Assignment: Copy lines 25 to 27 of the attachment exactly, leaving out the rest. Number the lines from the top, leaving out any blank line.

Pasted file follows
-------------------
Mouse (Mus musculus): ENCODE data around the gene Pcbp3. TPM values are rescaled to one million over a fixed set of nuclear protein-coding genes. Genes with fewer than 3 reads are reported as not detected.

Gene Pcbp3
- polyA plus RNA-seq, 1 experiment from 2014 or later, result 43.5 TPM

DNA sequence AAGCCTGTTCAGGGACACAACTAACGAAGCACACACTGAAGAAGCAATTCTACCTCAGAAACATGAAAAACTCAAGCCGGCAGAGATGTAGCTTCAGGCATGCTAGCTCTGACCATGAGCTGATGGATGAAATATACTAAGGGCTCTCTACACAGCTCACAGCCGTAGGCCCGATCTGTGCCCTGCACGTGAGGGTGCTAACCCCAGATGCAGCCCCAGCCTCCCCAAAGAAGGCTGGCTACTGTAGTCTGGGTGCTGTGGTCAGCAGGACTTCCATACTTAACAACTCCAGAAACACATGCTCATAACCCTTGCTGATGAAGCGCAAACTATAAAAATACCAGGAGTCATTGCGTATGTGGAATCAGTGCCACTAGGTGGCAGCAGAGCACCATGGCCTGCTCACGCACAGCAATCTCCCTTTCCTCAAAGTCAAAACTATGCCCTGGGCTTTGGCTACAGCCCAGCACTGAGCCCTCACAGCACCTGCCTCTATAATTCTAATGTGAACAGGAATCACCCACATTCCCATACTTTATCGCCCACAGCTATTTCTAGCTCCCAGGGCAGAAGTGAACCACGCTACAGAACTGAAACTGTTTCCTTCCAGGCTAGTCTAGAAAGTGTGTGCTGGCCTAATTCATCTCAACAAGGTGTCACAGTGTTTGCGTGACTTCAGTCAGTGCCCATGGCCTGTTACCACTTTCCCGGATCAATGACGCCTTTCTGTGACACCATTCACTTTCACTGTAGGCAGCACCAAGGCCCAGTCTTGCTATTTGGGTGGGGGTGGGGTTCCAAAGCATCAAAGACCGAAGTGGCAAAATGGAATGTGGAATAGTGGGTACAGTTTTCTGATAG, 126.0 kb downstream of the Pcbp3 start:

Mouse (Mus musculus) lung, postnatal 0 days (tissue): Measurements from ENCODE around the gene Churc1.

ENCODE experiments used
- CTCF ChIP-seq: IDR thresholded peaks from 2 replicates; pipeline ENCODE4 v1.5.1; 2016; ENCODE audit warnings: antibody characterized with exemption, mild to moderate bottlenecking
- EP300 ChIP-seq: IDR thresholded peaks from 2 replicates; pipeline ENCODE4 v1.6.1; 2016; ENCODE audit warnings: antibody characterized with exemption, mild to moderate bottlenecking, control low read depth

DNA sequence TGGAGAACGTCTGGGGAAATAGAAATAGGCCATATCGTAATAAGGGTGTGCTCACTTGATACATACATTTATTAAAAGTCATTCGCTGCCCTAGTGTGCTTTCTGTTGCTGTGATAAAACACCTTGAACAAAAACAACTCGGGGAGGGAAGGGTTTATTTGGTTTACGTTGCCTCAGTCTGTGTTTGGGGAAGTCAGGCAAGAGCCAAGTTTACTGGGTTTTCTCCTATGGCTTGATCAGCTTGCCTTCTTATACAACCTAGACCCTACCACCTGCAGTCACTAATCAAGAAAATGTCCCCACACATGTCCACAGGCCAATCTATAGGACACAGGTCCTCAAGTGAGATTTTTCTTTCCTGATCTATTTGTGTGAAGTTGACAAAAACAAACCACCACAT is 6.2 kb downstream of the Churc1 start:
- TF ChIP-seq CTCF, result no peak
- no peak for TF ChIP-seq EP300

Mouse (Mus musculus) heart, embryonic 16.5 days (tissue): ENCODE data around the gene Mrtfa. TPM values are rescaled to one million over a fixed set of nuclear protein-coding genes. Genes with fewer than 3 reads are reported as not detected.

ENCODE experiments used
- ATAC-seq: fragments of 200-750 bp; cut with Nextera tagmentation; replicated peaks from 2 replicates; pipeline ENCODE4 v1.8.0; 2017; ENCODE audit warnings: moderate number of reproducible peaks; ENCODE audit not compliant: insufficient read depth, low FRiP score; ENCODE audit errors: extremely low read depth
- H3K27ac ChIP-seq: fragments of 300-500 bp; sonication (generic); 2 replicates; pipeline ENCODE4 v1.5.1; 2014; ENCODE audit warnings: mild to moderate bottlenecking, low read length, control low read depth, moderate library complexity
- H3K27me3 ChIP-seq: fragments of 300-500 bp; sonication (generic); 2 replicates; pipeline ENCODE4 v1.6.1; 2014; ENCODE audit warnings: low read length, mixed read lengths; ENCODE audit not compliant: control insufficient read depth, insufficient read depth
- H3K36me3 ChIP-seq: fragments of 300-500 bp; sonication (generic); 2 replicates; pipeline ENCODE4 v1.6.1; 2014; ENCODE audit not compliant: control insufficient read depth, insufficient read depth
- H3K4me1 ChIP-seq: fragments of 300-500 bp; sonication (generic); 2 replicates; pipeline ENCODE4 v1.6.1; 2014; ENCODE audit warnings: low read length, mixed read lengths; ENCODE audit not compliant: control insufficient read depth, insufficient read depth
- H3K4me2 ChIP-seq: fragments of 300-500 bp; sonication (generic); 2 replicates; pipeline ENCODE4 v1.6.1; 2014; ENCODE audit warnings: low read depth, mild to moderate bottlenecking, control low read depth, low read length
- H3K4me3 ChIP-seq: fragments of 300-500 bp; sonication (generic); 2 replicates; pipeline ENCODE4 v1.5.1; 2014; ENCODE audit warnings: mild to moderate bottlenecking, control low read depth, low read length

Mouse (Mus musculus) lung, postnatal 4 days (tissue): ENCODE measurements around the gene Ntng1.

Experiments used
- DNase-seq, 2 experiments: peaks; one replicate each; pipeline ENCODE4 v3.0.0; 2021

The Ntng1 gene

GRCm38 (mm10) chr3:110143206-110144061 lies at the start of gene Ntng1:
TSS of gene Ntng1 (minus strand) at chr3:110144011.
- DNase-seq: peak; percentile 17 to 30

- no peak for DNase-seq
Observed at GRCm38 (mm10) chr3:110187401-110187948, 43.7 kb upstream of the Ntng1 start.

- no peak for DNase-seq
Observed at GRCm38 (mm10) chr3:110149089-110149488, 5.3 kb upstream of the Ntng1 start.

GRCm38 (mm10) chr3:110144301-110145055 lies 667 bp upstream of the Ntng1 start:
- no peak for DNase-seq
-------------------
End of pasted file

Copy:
GRCm38 (mm10) chr3:110143206-110144061 lies at the start of gene Ntng1:
TSS of gene Ntng1 (minus strand) at chr3:110144011.
- DNase-seq: peak; percentile 17 to 30